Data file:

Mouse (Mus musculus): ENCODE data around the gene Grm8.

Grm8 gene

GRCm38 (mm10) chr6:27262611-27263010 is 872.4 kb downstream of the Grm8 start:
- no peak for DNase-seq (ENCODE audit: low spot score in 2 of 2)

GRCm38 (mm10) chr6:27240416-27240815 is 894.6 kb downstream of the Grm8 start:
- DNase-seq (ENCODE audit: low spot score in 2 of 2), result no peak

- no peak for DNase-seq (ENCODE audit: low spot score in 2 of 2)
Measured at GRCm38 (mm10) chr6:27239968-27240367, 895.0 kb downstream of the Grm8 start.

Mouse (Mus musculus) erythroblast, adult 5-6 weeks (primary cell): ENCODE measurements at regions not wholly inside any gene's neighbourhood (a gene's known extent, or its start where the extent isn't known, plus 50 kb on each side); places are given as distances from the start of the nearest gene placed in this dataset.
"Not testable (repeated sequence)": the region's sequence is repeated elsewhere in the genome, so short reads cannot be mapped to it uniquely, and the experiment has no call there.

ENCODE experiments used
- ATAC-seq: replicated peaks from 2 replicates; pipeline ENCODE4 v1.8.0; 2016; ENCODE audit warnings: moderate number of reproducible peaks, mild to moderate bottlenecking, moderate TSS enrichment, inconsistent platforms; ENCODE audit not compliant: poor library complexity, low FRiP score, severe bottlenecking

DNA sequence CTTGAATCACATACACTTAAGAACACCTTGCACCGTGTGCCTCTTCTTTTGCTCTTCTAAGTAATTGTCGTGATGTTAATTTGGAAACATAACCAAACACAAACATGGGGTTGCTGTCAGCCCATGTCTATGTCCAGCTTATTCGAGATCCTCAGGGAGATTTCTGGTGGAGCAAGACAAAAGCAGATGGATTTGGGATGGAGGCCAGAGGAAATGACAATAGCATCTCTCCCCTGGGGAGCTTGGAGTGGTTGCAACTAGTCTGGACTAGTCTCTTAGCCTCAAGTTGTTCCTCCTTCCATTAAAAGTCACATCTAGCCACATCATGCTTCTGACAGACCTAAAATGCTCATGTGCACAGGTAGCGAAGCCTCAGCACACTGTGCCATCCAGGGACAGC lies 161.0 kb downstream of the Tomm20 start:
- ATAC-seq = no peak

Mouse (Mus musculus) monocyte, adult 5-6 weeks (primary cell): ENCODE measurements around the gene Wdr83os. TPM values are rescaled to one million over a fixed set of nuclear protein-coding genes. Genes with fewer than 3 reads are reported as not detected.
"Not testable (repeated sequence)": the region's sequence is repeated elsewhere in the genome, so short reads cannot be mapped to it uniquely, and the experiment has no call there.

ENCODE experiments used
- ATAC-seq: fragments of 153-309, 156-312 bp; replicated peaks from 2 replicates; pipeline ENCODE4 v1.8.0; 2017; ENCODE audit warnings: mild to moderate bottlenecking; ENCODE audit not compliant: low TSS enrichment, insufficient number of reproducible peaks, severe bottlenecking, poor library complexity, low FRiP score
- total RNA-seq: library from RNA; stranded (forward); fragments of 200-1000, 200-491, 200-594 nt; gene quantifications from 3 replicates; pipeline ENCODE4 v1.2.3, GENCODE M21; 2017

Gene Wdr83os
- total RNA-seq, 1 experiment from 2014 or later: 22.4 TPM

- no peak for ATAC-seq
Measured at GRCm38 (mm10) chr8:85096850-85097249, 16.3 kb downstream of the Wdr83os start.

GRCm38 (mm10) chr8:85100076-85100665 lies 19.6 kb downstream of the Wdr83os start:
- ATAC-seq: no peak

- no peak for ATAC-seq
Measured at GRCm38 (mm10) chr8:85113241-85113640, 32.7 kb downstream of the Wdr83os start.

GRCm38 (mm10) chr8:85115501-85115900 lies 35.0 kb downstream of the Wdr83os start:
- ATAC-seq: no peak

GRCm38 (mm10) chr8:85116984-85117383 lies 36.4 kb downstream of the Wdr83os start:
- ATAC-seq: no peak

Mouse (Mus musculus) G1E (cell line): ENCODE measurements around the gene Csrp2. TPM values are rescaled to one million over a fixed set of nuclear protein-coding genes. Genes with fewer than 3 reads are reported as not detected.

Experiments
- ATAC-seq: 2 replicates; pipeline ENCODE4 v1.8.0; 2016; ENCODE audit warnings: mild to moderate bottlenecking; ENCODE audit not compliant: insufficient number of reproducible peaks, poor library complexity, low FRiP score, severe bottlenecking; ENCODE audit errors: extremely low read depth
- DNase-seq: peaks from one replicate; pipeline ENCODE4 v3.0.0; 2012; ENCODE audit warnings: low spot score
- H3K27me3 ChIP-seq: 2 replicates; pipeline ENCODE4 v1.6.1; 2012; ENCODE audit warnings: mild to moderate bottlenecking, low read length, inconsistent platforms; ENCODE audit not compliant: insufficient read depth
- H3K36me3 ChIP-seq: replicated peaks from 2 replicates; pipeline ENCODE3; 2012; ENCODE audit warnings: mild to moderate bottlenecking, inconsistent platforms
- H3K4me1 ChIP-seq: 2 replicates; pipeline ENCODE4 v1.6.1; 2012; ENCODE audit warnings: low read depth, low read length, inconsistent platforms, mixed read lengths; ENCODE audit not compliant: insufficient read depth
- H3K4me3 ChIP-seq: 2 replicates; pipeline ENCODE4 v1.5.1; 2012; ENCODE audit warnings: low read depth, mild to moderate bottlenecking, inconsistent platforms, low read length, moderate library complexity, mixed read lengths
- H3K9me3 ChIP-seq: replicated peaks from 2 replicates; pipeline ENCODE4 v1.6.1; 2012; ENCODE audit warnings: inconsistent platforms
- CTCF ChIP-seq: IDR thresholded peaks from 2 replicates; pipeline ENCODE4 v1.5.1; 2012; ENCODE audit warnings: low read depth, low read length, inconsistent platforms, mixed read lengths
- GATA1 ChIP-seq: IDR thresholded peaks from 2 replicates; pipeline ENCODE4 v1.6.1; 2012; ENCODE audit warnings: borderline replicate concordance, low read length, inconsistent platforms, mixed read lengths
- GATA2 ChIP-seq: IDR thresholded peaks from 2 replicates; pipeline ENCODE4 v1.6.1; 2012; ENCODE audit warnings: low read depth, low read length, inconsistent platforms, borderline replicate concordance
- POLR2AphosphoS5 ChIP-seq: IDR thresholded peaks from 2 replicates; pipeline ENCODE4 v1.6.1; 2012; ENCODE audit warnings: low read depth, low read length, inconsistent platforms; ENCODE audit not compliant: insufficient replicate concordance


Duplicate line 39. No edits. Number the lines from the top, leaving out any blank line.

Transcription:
- H3K4me3 ChIP-seq: 2 replicates; pipeline ENCODE4 v1.5.1; 2012; ENCODE audit warnings: low read depth, mild to moderate bottlenecking, inconsistent platforms, low read length, moderate library complexity, mixed read lengths